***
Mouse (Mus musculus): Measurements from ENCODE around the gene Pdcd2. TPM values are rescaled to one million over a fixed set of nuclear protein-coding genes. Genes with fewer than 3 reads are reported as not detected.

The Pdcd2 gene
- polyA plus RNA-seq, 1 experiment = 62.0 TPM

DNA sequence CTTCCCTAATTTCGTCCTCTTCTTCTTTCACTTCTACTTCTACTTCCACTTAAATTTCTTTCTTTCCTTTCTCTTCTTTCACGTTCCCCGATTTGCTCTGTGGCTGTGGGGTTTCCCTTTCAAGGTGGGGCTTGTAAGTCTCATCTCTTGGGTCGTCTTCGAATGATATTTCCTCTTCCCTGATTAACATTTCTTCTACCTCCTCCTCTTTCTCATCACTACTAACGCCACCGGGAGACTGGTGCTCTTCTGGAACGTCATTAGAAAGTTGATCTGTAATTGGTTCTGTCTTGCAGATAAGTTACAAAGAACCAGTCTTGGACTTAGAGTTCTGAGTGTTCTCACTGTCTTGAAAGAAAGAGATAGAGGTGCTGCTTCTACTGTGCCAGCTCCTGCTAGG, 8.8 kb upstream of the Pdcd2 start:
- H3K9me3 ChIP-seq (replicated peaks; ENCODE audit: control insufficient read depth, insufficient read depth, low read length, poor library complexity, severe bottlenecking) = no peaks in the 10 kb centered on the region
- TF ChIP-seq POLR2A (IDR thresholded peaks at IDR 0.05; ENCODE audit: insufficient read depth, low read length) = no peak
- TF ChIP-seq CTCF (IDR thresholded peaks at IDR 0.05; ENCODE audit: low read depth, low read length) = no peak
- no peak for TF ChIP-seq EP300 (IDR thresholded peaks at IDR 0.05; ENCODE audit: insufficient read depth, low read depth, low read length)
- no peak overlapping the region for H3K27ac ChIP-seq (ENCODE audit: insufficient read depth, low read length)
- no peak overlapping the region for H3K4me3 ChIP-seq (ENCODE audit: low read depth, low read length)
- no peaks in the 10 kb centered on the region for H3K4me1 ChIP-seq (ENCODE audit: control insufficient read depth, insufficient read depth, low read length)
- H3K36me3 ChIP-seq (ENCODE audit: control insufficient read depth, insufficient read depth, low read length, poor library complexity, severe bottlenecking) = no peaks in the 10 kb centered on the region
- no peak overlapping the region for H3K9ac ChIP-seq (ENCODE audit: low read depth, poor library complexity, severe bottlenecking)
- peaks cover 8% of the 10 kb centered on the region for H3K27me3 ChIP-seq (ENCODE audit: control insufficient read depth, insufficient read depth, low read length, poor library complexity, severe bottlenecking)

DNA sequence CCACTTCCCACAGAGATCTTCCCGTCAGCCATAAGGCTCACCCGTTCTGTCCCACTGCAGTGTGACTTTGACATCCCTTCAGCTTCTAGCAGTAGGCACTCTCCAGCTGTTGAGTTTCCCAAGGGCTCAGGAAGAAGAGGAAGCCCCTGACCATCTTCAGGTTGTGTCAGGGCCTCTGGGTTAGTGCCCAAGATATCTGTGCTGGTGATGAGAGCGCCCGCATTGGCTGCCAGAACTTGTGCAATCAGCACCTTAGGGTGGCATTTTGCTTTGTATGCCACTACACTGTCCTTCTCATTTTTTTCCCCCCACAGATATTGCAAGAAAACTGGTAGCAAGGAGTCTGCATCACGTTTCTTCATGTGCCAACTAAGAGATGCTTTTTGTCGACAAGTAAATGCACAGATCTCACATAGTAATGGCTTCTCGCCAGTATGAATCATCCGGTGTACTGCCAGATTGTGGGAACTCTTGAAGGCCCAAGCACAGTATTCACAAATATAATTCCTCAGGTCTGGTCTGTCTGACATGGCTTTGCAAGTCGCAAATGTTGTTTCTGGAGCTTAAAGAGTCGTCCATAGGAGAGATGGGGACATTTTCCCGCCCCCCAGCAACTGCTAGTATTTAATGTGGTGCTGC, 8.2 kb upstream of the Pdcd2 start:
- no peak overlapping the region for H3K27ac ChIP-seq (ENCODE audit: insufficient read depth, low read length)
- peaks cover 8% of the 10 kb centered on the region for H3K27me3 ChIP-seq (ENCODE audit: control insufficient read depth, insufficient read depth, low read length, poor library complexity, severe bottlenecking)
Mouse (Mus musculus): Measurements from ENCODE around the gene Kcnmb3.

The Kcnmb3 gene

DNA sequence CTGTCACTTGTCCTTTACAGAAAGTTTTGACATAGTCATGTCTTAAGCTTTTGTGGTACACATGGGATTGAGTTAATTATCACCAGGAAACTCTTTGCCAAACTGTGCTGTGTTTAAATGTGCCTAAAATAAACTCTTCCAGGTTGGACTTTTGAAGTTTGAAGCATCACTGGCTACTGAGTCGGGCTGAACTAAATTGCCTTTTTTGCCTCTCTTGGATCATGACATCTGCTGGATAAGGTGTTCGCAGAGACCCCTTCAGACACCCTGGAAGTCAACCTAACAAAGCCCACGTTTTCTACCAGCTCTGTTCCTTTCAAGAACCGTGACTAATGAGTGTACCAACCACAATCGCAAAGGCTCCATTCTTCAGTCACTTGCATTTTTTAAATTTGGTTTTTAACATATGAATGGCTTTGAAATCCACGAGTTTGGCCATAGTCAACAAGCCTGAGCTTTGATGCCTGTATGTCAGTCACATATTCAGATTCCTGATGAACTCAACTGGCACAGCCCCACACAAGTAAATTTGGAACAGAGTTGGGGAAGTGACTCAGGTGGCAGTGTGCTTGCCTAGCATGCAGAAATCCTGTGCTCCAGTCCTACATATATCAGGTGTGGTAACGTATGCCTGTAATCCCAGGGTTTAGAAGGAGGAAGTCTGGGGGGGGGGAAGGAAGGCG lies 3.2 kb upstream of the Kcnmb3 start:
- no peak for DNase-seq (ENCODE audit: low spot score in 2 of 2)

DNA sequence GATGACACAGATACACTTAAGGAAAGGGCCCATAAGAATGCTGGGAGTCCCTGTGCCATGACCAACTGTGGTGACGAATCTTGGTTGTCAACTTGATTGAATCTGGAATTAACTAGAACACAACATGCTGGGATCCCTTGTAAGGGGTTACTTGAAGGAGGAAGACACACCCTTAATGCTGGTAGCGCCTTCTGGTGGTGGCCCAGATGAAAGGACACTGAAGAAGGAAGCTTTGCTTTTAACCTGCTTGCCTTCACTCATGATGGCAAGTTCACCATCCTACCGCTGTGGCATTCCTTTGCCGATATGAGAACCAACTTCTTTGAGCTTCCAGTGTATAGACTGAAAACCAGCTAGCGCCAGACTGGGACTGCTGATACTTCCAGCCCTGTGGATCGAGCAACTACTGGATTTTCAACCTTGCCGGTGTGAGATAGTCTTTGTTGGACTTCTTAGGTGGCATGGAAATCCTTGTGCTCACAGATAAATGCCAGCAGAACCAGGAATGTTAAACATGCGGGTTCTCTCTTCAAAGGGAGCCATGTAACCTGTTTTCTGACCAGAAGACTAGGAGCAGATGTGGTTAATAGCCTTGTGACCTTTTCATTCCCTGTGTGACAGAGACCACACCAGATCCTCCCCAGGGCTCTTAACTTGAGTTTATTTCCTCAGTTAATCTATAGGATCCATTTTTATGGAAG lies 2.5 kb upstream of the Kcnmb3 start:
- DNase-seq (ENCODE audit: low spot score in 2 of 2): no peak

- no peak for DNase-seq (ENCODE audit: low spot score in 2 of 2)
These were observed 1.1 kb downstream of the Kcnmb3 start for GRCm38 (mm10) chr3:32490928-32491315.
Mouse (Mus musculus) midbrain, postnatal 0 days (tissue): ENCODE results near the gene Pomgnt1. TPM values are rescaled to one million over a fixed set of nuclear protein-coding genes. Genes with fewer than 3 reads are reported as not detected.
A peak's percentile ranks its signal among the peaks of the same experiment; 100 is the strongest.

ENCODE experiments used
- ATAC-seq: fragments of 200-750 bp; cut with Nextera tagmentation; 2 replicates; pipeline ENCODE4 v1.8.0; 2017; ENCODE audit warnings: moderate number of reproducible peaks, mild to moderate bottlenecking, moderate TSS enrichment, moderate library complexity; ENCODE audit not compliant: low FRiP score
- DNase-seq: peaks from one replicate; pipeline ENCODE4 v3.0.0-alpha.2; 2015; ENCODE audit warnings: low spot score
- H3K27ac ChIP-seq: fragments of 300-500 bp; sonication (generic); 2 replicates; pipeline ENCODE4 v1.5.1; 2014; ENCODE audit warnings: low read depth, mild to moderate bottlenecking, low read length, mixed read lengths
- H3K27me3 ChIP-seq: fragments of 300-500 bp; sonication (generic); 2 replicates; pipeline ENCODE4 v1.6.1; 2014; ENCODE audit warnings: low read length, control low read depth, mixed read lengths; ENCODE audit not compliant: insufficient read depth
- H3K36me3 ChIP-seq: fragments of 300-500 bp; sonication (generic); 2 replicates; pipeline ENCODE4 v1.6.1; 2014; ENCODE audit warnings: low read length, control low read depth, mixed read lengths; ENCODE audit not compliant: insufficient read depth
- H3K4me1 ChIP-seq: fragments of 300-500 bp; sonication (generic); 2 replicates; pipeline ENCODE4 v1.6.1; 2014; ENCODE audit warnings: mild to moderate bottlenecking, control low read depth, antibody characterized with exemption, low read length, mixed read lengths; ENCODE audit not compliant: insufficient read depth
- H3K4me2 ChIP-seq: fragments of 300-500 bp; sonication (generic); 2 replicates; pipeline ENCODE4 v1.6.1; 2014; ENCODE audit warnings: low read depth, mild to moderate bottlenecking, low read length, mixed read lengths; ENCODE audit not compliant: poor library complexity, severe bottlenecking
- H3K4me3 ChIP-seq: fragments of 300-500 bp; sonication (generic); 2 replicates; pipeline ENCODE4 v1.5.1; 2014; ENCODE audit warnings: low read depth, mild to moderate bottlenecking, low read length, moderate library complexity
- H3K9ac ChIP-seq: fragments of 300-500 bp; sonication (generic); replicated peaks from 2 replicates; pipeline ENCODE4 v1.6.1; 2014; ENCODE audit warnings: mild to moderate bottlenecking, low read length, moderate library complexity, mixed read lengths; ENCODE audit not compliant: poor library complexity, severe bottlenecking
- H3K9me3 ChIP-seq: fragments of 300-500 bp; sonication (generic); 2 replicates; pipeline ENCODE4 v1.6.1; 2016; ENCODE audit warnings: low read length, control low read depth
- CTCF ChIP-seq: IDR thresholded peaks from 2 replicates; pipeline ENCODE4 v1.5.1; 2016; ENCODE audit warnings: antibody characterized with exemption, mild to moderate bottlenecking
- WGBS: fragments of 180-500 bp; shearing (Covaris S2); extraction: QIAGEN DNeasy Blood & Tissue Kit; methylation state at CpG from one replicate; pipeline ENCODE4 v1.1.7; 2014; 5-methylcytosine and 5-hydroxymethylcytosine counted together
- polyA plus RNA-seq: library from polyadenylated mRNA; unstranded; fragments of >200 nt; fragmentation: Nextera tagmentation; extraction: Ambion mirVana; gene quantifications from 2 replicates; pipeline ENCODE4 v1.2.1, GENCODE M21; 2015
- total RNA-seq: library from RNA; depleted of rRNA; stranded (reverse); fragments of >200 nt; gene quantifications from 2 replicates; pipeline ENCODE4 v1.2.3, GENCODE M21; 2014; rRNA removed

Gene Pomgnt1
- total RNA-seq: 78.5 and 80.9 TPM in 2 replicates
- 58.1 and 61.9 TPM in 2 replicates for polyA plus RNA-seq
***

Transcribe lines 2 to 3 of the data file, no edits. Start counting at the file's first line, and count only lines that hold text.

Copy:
The Pdcd2 gene
- polyA plus RNA-seq, 1 experiment = 62.0 TPM